Tiffany Gervaise-Brazier explains the benefits of investing in precious metals

JEWELLERY can represent so many things. A symbol of love, a sign of commitment, a mark of a milestone or a celebration of an achievement, but it is rarely seen as an unemotional investment. 

For many, the uncertain economic and political landscape (be that nationally, internationally or globally) makes investments outside of money in the bank seem risky or complicated. The headlines from the past decade are simply too hard to ignore, but perhaps if you were investing in something that you could see and touch every day, then suddenly that might not seem quite such a leap of faith.

Jewellery, or rather the metal component, whether that’s gold, silver, platinum or palladium or any precious metals, is arguably one of the oldest investments known to man (or woman) and of all them, gold is the most widely used for investment. And yet, it is still thought by the World Gold Council to account for only 1% of the value of Western world investors’ holdings of bonds and equities. 

Sophisticated investors and billionaires across the world will undoubtedly have exposure to precious metals in their portfolio because they believe it is not only a sound investment but also a great way to diversify (spread) risk. However the truth is that you really don’t need to be wealthy to be able to invest in precious metals in the form of bullion, as it is known in the industry. For us in Guernsey, this has become even more accessible through BullionRock, which became part of Ravenscroft last year.

Bullion is a bulk quantity of precious metal measured by weight, defined by purity and typically cast as bars and coins (with platinum and palladium coins being rarer than gold and silver ones). Bullion bars meanwhile can come in a multitude of sizes, ranging from 10 grams right up to 30 kilograms. 

While some coins are classed as legal tender (a Royal Mint gold Britannia having a £100 face value, for example), you wouldn’t want to use them to buy your weekly shop at the supermarket, because their real value is based on their precious metal content, which fluctuates daily. Aside from the Britannia, other well-circulated gold coins are the South African Krugerrand, Canadian Maple, American Golden Eagle and the, smaller, British Sovereign. Buying coins could be the perfect way to dip your toe into owning precious metals and we see people buying not only for their own investment portfolios but also as gifts for weddings, christenings, milestone birthdays and significant achievements. To me, giving bullion just seems far more personal than writing a cheque.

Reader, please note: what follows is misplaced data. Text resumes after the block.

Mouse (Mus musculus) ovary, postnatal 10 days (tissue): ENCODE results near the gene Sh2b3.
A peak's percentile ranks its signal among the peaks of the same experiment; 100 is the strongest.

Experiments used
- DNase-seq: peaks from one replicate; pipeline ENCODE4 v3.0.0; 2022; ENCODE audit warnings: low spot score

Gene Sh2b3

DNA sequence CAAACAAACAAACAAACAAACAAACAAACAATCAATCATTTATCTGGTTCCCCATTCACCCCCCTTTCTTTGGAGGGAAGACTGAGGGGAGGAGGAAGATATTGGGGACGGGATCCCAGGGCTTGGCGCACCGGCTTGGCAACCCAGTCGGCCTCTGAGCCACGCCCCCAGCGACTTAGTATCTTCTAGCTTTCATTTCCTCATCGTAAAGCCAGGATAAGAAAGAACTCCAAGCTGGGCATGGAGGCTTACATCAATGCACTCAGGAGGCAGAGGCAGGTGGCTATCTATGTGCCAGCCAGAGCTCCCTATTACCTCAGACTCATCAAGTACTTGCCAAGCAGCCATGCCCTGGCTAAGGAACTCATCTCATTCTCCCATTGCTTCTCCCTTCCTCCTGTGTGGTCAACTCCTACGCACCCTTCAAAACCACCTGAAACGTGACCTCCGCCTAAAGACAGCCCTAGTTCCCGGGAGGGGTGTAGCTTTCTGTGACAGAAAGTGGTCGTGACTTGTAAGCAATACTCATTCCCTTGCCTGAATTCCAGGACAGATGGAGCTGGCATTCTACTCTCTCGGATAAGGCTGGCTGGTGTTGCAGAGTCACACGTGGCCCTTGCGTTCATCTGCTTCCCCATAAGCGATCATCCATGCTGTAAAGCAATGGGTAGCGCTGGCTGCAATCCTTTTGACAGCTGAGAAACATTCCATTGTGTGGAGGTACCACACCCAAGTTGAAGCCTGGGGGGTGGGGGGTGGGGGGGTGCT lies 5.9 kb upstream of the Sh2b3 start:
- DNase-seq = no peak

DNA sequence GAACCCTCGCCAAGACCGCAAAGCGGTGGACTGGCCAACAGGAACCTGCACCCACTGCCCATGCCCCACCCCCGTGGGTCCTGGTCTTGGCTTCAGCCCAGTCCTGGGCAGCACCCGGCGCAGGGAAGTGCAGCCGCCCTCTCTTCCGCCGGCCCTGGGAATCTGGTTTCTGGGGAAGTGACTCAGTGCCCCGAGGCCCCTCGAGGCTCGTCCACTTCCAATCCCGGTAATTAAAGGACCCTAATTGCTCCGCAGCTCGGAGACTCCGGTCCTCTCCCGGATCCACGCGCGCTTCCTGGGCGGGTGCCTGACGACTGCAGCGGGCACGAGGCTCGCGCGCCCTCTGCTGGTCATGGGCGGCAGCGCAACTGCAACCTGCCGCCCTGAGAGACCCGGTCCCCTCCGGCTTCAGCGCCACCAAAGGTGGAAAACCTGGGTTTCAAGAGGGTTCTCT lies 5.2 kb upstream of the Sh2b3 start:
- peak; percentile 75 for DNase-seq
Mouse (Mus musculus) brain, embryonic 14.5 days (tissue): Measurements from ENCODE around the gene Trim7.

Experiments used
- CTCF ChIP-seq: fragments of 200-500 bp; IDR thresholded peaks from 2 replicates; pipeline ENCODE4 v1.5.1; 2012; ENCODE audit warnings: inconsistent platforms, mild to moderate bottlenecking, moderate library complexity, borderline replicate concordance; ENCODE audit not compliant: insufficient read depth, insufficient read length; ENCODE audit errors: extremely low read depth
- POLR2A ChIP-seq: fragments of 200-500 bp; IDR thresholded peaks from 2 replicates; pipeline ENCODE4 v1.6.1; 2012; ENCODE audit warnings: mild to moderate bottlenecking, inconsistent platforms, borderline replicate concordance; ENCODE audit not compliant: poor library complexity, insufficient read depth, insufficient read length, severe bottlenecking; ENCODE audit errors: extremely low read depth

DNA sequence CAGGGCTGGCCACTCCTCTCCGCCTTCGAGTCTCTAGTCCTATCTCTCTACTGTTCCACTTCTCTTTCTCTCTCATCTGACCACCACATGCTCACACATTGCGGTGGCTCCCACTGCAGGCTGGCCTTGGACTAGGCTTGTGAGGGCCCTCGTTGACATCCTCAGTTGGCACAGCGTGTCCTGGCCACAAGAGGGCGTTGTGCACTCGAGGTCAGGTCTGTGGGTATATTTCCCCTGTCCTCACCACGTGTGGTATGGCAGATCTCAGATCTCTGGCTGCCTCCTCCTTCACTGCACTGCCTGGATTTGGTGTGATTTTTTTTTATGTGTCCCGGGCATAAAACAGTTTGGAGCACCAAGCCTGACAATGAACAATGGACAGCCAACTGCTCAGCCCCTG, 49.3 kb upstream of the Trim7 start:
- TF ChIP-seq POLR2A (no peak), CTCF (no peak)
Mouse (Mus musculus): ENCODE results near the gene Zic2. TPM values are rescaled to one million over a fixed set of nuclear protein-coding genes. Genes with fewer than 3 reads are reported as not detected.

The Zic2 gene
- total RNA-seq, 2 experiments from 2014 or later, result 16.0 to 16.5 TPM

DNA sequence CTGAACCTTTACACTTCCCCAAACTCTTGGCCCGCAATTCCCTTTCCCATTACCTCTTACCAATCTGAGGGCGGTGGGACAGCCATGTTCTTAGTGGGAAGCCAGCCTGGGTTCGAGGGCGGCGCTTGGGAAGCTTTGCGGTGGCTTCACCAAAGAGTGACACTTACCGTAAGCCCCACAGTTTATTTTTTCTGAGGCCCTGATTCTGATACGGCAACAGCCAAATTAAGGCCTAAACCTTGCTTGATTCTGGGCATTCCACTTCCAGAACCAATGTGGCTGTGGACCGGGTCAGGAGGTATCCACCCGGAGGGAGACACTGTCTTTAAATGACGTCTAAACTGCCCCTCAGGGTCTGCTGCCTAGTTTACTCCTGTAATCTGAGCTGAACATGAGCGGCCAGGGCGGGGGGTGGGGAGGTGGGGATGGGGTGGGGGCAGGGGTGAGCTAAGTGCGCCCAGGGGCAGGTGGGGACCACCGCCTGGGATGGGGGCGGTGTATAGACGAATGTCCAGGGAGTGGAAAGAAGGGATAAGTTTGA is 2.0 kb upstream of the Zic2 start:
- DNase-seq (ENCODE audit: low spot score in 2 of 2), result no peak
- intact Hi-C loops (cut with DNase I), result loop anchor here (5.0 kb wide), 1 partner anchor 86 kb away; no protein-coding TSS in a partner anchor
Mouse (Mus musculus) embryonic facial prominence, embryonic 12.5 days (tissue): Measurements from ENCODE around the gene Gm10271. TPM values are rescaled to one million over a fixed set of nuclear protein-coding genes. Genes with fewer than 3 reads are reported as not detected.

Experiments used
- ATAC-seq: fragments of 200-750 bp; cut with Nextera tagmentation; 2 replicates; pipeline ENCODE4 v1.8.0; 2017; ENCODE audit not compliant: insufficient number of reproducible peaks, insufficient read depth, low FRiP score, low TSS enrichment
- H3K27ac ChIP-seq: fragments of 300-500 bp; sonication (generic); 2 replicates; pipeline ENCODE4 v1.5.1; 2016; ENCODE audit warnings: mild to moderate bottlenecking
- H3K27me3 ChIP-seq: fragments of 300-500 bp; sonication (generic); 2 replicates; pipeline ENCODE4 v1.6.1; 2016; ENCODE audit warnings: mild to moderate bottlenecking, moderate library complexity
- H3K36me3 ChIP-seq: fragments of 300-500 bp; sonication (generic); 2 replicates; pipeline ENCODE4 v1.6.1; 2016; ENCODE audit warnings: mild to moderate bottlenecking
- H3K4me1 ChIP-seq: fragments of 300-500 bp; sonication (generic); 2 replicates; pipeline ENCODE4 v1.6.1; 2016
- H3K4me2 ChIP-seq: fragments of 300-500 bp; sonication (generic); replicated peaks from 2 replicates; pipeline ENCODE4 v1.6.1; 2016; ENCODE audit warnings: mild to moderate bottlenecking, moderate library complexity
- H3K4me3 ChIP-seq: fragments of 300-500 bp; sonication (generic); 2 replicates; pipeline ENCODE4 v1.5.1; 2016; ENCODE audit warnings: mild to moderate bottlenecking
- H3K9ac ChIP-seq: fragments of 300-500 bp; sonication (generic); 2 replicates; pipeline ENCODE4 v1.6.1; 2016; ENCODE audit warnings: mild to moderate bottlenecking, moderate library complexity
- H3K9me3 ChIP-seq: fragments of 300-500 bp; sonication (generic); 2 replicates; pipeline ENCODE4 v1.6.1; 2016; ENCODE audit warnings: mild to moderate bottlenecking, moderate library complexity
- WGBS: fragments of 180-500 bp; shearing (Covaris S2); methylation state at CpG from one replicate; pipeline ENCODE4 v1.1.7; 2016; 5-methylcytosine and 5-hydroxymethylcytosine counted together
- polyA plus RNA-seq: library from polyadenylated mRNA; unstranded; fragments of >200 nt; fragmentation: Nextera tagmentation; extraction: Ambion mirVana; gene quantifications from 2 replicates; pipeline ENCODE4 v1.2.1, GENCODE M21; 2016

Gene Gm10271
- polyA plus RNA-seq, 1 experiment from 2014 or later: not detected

Once you have started investing, there may well come a point when you need to consider how you store your bullion – we definitely don’t recommend keeping a kilo of gold (worth currently some £31,000) in your sock drawer. Storage in a safe inside your property is absolutely fine, but you should definitely check your household insurance policy first. Many investors with larger holdings in precious metals opt to store at BullionRock’s state-of-the-art vault at an undisclosed location in Guernsey, often at a fraction of the cost of holding it at home.

Precious metals are best regarded as a long-term investment as prices fluctuate day to day. As I alluded to earlier, investing in recent years has been against a backdrop of uncertainty, so does choosing precious metals guarantee a return? Over the last 10 years, the price of gold has been less volatile (in other words, the price hasn’t gone up and down as dramatically as other investments have) and of course, no matter what the global economy does, you will always have your bar or coins. 

As with all investments, it’s impossible to give guarantees of a return but there are some important facts which point towards it being a sensible, long-term investment to consider, depending on your investment objectives and time horizon:

  • The discovery of new gold reserves is shrinking year by year, and production is, at best, static (reported output peaked in 2003)
  • 37% of gold is recycled rather than new 
  • Platinum is in demand from industry and is very scarce (80% derives from South Africa) 
  • Palladium, also used in cars, dental and chemical products, is 15 times rarer than gold
  • China and India now represent 50% of the world’s holdings of gold and other emerging markets are increasing their purchases. China and India alone will contain 40% of the world’s middle-class purchasing power by 2030 and they have a cultural affinity for the precious metal. The Indian wedding season alone creates a seasonal uplift in worldwide jewellery consumption.

In a world where consumption is rising, don’t just take my word for it when considering investing into precious metals, as in the words of Kenneth J. Gerbino of Gerbino Gold Group: ‘If you don’t trust gold, do you trust the logic of taking a pine tree worth $4,000-$5,000, cutting it up, turning it into pulp, putting some ink on it and then calling it one billion dollars?’